CHI allegedly defrauded of millions by IT employee, 2 others

A federal grand jury indicted three men on Oct. 11 on multiple counts of fraud and money laundering for defraud Englewood, Colo.-based Catholic Health Initiatives, according to the U.S. Department of Justice.

Here are seven things to know:

1. Two of the individuals, David Rietz and Richard Cartwright, were indicted on Oct. 11 and charged with mail fraud, wire fraud, conspiracy to commit mail and wire fraud, aiding and abetting, money laundering, and conspiracy to commit money laundering. The third defendant, Lyle Perry, was charged Oct. 12 with conspiracy to commit money laundering. All three men entered not guilty pleas at their respective court hearings.

2. According to the indictment, Mr. Rietz was an employee of CHI, and Mr. Cartwright was a principal at Cross IT Group. The Justice Department alleges that between roughly September 2013 and January 2014, Mr. Rietz and Mr. Cartwright conspired to defraud CHI and split the payment.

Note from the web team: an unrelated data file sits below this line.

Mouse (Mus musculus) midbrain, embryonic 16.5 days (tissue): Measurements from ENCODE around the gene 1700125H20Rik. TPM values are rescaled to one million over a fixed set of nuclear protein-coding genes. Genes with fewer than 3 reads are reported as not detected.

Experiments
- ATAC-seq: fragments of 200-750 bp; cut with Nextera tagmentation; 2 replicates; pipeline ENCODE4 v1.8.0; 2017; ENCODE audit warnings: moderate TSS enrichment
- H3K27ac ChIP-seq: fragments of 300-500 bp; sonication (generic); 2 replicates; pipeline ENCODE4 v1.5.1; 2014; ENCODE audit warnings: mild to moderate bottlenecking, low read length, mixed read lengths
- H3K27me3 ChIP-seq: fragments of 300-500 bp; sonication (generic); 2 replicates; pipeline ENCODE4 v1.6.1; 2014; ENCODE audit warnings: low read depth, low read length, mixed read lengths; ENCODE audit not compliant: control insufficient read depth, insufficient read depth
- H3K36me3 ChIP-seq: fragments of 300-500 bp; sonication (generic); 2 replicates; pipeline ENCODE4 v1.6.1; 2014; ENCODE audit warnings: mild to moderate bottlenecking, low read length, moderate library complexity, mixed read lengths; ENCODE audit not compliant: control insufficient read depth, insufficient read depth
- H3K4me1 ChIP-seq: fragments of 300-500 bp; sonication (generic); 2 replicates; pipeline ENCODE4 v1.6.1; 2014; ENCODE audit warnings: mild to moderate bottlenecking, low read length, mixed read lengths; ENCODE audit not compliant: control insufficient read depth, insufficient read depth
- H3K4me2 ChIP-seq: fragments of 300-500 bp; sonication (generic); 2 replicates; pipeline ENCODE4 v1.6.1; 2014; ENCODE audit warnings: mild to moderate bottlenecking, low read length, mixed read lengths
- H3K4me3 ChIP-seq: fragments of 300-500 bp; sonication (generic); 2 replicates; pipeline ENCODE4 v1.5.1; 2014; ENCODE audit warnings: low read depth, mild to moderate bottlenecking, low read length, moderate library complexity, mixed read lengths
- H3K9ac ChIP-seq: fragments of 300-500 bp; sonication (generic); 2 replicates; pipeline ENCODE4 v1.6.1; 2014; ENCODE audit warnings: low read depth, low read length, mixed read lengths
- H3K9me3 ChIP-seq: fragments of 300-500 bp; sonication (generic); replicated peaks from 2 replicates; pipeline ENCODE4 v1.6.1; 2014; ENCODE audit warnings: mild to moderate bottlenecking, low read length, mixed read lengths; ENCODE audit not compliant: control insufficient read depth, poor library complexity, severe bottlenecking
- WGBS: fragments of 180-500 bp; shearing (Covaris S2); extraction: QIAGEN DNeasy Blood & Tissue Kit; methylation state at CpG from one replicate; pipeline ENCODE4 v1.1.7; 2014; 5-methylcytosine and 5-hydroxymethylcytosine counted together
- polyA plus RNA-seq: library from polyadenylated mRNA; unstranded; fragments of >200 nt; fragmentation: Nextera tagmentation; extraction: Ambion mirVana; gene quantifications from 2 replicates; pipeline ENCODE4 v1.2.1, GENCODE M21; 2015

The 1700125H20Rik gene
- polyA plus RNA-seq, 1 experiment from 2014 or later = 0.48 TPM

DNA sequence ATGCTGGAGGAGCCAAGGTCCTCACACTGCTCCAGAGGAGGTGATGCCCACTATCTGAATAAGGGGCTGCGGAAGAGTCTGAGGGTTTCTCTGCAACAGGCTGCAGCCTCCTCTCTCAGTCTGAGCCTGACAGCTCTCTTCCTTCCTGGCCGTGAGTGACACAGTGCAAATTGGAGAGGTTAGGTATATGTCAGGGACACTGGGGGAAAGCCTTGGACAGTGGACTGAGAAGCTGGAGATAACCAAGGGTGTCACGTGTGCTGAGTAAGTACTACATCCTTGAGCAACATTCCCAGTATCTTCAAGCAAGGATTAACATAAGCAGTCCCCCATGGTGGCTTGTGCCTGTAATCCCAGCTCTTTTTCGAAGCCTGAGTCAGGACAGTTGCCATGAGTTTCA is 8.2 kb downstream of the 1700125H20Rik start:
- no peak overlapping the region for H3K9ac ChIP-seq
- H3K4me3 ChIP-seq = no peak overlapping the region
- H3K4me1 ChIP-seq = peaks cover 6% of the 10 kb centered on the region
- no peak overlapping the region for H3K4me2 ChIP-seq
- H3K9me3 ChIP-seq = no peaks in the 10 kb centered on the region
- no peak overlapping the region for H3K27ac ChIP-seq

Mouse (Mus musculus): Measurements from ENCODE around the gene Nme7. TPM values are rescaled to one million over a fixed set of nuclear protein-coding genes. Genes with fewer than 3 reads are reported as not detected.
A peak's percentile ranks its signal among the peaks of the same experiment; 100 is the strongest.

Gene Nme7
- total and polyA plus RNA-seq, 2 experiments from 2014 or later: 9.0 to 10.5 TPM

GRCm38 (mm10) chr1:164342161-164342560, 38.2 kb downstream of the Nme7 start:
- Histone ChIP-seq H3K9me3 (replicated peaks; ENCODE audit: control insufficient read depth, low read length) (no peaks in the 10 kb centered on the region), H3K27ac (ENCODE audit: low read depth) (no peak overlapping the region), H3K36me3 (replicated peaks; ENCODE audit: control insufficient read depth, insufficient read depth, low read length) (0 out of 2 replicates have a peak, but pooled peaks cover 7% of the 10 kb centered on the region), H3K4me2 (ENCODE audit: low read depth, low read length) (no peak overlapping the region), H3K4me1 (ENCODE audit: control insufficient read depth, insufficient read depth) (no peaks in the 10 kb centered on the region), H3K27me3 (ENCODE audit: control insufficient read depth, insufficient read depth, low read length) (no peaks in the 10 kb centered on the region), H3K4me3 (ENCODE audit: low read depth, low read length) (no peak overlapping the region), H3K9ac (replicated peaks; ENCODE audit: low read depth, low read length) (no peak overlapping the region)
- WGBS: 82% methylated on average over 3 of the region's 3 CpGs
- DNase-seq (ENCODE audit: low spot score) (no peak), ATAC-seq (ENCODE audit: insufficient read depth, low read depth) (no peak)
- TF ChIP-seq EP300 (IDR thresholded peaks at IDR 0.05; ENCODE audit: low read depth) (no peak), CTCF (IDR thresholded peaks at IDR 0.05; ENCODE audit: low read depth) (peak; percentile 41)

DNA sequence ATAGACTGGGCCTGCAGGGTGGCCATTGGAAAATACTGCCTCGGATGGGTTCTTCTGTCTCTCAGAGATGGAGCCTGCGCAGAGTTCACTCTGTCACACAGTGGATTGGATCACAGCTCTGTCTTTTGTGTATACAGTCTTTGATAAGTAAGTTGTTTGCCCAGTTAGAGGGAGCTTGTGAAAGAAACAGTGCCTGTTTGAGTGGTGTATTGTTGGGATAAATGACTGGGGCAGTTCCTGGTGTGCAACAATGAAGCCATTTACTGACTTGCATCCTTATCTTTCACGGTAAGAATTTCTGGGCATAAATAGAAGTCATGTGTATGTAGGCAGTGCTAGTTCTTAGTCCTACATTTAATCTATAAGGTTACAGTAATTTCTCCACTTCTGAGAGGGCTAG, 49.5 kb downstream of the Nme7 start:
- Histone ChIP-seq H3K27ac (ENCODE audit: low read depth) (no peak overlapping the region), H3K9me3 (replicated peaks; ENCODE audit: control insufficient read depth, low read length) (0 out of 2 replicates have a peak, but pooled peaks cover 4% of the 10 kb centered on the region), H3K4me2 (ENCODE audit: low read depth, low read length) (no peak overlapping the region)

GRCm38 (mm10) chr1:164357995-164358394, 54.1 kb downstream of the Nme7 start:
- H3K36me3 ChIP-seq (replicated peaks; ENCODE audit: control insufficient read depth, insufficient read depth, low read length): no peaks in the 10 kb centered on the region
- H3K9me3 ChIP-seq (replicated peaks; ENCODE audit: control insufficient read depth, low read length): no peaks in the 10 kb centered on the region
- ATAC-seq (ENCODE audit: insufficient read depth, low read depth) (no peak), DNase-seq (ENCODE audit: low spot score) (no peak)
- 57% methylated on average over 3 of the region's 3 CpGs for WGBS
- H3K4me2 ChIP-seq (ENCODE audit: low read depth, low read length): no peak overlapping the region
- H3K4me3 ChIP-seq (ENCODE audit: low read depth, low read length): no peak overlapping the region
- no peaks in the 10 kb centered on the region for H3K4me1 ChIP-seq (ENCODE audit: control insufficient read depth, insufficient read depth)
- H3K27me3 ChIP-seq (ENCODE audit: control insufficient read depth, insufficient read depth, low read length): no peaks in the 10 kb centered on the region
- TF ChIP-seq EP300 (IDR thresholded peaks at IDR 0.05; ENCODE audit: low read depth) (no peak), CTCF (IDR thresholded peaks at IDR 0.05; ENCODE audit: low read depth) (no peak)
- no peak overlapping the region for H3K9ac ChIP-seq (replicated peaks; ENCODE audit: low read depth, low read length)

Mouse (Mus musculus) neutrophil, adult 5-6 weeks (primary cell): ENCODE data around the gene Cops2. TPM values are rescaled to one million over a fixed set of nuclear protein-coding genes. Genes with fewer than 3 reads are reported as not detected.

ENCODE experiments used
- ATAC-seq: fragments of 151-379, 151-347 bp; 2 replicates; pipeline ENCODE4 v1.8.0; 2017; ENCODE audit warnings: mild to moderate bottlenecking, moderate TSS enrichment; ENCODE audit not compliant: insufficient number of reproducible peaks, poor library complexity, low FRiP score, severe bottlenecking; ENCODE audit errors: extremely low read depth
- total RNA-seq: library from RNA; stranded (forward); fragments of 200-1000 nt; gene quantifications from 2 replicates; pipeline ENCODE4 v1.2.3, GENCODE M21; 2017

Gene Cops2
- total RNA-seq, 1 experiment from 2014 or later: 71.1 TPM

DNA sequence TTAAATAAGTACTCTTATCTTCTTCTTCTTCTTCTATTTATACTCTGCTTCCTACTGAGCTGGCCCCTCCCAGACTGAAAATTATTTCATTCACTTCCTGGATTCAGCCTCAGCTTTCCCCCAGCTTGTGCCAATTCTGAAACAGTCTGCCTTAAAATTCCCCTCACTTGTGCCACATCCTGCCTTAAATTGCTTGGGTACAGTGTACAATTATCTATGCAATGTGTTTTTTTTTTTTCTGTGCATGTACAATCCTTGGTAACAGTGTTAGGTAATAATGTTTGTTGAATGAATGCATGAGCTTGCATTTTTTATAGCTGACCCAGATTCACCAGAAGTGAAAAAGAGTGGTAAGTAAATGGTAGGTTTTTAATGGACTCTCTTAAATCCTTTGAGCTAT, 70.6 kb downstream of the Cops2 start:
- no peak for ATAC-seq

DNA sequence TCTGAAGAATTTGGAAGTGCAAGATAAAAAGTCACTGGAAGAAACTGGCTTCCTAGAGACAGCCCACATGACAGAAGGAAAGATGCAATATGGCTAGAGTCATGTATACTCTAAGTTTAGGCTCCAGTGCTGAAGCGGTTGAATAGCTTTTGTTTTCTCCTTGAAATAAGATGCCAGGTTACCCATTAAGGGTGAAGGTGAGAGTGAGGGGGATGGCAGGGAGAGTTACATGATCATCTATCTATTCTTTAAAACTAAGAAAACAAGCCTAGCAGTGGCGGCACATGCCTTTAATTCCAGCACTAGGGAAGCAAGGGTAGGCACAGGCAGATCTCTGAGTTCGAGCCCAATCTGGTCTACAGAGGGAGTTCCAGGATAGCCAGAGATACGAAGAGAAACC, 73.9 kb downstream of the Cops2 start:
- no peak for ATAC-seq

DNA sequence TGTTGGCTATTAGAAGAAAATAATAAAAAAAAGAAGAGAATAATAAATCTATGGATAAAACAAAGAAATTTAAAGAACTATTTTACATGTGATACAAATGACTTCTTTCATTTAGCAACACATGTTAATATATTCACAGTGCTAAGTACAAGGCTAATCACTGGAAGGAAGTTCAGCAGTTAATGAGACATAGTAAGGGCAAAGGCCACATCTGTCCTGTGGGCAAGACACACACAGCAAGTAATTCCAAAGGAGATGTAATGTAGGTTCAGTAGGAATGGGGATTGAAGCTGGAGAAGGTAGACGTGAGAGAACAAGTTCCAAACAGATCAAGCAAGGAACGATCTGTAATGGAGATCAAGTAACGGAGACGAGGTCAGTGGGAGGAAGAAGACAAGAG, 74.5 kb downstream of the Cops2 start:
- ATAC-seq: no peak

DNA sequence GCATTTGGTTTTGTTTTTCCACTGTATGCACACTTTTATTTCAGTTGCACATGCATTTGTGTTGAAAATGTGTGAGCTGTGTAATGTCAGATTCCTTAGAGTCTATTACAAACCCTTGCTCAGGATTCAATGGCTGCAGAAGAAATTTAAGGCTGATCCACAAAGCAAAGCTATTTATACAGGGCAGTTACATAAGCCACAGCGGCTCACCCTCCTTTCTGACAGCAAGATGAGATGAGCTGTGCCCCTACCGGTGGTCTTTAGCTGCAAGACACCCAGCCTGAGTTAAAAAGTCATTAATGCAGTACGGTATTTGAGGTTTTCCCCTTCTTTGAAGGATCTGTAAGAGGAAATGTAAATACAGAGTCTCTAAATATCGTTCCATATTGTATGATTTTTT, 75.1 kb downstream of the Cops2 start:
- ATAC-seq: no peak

3. Mr. Rietz was responsible for a software integration project at CHI involving the use of proprietary software sold by a third-party company. The Justice Department alleges Mr. Rietz used his authority to hire Cross IT to implement the third party's software at the health system.

4. In implementing the software at CHI, Mr. Cartwright submitted 25 "quotes" to the health system for software and services, totaling more than $72 million. Mr. Rietz then signed and processed those quotes through the health system. In total, Mr. Rietz processed $19.89 million in four payments from CHI to Cross IT as part of the scheme.

5. After receiving the payments from CHI, the men transferred the payments to bank accounts controlled by their third co-conspirator.

6. For each count of fraud, each man faces up to 20 years in prison and a fine of $250,000 or not more than the greater of twice the gross pecuniary gain or loss from each offense, and restitution.

7. A CHI spokesperson shared the following statement with Becker's Hospital Review:

"CHI discovered the transactions shortly after they occurred and has worked collaboratively with law enforcement. The organization took immediate legal action and recovered the majority of the funds. The individual's employment with CHI was terminated in December 2013."

To access the full report, click here.

Editor's note: This article was updated Oct. 26 at 1:45 p.m. to include additional information.

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